3
$\begingroup$

Suppose $R$ is a Euclidean domain (not necessarily a field) and let $M$ be a finitely generated $R$-module. Prove $M$ is a cyclic module if and only if it has a single invariant factor.

If $M$ has a only has invariant factor $d_1$, it seems right away that we can use the Structure theorem for finitely generated modules over a PID to get $M \cong R/(d_1)$. Thus $M$ is cyclic.

For the other direction, suppose $M$ is cyclic, i.e. $\exists m \in M$ so that $M = (m) = \{rm : r\in R\}$. We need to show there is only one invariant factor. I don't know how to go about this. Thoughts?

$\endgroup$
2
  • $\begingroup$ The forward direction of your proof would only hold if $M$ has free rank $0,$ unless I'm missing something. $\endgroup$
    – Aurel
    Apr 12, 2018 at 0:11
  • $\begingroup$ Yes you're right. It'd be $M \cong R/(d_1) \oplus R^k$. I really have no idea how to approach this, it doesn't seem like we have any other tools besides the structure theorem. $\endgroup$ Apr 12, 2018 at 0:28

1 Answer 1

5
$\begingroup$

It is true that if $M = (m)$ is a cyclic module over a PID $R$ then it has a single invariant factor. To see this note that there is a canonical R-epimorphism $R\twoheadrightarrow M$ given by $r \mapsto rm.$ Then by definition, we have that kernel of this map is the annihilator, $\text{Ann}(m) = \{r \in R; rm = 0\}$ of $m$ (prove that this is an ideal of R). Moreover, since $R$ is a PID, we have that $\text{Ann}(m) =(d)$ for some $d \in R.$ We can conclude the proof by the first isomorphism theorem.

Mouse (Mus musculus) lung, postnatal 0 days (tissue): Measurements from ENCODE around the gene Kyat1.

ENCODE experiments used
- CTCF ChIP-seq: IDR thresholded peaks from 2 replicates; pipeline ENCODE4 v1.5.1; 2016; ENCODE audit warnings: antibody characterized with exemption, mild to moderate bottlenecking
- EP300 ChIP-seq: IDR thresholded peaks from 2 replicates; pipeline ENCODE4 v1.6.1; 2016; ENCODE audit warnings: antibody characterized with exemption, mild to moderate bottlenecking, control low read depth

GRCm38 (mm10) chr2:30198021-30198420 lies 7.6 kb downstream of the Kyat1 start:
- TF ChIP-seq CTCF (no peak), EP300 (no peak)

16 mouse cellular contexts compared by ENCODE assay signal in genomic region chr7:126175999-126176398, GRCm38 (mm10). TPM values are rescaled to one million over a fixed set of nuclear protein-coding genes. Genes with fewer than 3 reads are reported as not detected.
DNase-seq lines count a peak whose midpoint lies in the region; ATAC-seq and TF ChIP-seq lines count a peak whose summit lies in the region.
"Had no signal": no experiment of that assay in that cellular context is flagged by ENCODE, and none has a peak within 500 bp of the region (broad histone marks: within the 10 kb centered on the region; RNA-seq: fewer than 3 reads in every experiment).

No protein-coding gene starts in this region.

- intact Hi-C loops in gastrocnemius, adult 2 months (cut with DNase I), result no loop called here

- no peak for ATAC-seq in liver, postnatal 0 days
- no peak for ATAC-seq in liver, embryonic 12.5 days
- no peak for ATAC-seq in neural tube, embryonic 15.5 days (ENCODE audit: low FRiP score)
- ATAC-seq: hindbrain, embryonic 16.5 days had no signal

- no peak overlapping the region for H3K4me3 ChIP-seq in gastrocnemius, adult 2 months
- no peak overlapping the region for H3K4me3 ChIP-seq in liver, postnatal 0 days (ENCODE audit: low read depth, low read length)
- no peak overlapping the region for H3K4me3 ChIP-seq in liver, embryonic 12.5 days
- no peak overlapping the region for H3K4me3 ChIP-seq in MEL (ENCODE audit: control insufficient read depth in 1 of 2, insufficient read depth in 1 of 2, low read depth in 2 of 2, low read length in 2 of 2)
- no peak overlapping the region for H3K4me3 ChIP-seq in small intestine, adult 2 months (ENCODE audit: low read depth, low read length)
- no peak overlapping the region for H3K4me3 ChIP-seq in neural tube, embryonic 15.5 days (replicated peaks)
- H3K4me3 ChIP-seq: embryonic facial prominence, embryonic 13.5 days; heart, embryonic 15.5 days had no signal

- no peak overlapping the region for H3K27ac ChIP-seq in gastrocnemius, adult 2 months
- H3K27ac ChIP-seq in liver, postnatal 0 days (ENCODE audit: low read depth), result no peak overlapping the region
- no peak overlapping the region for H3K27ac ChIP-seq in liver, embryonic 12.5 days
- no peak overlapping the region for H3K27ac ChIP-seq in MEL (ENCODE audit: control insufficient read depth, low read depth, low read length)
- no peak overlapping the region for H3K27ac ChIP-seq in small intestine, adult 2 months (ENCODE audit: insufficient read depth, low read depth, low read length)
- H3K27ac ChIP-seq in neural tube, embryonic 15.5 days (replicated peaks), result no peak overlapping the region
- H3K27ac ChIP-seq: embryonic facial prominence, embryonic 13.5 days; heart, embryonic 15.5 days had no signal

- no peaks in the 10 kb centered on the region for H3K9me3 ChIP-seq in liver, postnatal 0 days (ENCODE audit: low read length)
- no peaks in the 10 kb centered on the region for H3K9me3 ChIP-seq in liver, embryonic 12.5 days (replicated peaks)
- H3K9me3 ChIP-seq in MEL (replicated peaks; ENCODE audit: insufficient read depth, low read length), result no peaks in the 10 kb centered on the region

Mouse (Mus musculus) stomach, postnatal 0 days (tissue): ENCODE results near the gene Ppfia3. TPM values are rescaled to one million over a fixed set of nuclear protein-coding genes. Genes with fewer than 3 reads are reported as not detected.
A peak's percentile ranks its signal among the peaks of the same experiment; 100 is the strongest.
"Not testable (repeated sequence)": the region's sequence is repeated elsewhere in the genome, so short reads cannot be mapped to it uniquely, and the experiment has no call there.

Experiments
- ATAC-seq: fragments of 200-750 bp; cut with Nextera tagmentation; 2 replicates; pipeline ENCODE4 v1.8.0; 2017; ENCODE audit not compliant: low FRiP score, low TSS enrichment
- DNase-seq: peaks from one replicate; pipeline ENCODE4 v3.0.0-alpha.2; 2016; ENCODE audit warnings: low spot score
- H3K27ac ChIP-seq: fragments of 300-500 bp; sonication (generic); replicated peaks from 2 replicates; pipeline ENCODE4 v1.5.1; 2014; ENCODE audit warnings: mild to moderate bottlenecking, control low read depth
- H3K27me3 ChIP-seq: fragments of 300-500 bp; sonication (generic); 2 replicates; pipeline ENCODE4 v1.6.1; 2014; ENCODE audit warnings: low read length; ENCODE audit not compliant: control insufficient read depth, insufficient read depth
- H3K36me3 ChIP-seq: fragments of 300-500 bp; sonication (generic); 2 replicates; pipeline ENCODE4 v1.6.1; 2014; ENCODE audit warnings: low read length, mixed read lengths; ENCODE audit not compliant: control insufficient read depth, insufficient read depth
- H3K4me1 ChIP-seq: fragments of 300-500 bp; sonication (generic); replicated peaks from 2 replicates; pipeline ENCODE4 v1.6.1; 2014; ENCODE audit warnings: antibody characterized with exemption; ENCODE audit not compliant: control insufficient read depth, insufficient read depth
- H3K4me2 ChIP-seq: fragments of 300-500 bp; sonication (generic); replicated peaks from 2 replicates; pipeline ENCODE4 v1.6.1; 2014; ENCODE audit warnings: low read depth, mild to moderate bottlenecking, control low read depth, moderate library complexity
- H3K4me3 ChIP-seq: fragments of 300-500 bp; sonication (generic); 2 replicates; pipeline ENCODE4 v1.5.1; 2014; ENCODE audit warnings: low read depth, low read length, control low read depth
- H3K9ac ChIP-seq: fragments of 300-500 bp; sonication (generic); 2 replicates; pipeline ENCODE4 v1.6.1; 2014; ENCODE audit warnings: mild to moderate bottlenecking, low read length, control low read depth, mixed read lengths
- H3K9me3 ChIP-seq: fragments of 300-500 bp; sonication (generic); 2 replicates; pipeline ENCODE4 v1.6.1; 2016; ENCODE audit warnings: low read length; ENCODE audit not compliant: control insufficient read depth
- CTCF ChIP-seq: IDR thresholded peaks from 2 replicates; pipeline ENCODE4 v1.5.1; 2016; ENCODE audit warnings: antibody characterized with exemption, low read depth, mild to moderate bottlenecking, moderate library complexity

The converse, on the other hand, is only true if the rank of $M$ is $0.$ An counterexample for the nonzero rank case is $\mathbb{Z} \oplus \mathbb{Z}/2$ considered as a $\mathbb{Z}$-module.

$\endgroup$
2
  • $\begingroup$ Thank you. I still have one question: what does rank $0$ mean? Isn't that like having a basis of $0$ elements? How does that work? What condition on $M$ would make it rank $0$. $\endgroup$ Apr 12, 2018 at 18:10
  • $\begingroup$ Rank 0 means that in the decomposition $M = R^r \oplus_{i =1}^n R/(d_i),$ we have that $r = 0.$ In general the rank of $M$ is the value of $r.$ $\endgroup$
    – Aurel
    Apr 12, 2018 at 19:41

Your Answer

By clicking “Post Your Answer”, you agree to our terms of service, privacy policy and cookie policy

Not the answer you're looking for? Browse other questions tagged or ask your own question.